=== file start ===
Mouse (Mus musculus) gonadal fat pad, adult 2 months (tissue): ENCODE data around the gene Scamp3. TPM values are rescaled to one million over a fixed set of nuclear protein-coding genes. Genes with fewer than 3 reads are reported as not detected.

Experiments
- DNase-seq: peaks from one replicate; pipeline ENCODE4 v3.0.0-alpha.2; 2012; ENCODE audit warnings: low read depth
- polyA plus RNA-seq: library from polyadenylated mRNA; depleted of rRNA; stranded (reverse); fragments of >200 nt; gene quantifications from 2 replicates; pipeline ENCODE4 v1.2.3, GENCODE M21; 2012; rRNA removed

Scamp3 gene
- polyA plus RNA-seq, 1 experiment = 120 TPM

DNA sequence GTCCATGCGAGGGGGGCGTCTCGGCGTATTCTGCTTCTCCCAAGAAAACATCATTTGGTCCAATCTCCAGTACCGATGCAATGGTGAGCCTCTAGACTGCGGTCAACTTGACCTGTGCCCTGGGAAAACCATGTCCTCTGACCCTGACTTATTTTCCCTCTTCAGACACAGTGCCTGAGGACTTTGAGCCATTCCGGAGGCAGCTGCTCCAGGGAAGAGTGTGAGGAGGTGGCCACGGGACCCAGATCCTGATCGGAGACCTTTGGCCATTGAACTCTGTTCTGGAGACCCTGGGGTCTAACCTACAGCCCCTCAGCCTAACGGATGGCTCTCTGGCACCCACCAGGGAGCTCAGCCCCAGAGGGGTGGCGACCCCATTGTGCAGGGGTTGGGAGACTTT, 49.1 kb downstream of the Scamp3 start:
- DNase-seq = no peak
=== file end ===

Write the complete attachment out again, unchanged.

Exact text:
Mouse (Mus musculus) gonadal fat pad, adult 2 months (tissue): ENCODE data around the gene Scamp3. TPM values are rescaled to one million over a fixed set of nuclear protein-coding genes. Genes with fewer than 3 reads are reported as not detected.

Experiments
- DNase-seq: peaks from one replicate; pipeline ENCODE4 v3.0.0-alpha.2; 2012; ENCODE audit warnings: low read depth
- polyA plus RNA-seq: library from polyadenylated mRNA; depleted of rRNA; stranded (reverse); fragments of >200 nt; gene quantifications from 2 replicates; pipeline ENCODE4 v1.2.3, GENCODE M21; 2012; rRNA removed

Scamp3 gene
- polyA plus RNA-seq, 1 experiment = 120 TPM

DNA sequence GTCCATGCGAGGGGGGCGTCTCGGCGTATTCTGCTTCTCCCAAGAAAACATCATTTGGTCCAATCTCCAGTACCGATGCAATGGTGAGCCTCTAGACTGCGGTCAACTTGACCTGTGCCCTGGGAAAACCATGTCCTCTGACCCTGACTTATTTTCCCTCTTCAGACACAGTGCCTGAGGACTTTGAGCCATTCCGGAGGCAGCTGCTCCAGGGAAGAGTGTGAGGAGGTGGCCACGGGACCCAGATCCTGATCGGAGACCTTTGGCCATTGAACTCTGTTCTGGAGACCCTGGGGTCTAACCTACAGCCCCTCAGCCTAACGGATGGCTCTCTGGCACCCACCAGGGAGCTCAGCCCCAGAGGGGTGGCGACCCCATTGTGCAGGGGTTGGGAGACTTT, 49.1 kb downstream of the Scamp3 start:
- DNase-seq = no peak